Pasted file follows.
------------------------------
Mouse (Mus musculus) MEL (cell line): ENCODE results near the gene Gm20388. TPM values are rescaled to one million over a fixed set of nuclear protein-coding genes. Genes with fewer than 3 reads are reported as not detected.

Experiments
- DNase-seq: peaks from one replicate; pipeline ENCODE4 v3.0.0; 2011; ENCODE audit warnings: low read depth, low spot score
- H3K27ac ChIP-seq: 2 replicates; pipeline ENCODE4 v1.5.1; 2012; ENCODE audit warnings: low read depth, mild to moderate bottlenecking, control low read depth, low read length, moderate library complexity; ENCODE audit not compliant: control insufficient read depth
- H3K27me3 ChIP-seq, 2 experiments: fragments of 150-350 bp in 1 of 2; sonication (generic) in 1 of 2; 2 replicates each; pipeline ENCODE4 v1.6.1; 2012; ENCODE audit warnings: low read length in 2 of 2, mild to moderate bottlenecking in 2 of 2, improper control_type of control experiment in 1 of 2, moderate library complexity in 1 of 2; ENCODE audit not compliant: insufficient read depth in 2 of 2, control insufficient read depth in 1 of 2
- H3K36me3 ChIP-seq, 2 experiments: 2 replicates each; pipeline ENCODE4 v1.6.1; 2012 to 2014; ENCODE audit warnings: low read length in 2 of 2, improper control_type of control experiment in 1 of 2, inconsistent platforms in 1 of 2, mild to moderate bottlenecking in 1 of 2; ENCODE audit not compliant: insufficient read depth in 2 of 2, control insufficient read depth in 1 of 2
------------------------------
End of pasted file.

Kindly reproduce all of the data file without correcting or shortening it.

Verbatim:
Mouse (Mus musculus) MEL (cell line): ENCODE results near the gene Gm20388. TPM values are rescaled to one million over a fixed set of nuclear protein-coding genes. Genes with fewer than 3 reads are reported as not detected.

Experiments
- DNase-seq: peaks from one replicate; pipeline ENCODE4 v3.0.0; 2011; ENCODE audit warnings: low read depth, low spot score
- H3K27ac ChIP-seq: 2 replicates; pipeline ENCODE4 v1.5.1; 2012; ENCODE audit warnings: low read depth, mild to moderate bottlenecking, control low read depth, low read length, moderate library complexity; ENCODE audit not compliant: control insufficient read depth
- H3K27me3 ChIP-seq, 2 experiments: fragments of 150-350 bp in 1 of 2; sonication (generic) in 1 of 2; 2 replicates each; pipeline ENCODE4 v1.6.1; 2012; ENCODE audit warnings: low read length in 2 of 2, mild to moderate bottlenecking in 2 of 2, improper control_type of control experiment in 1 of 2, moderate library complexity in 1 of 2; ENCODE audit not compliant: insufficient read depth in 2 of 2, control insufficient read depth in 1 of 2
- H3K36me3 ChIP-seq, 2 experiments: 2 replicates each; pipeline ENCODE4 v1.6.1; 2012 to 2014; ENCODE audit warnings: low read length in 2 of 2, improper control_type of control experiment in 1 of 2, inconsistent platforms in 1 of 2, mild to moderate bottlenecking in 1 of 2; ENCODE audit not compliant: insufficient read depth in 2 of 2, control insufficient read depth in 1 of 2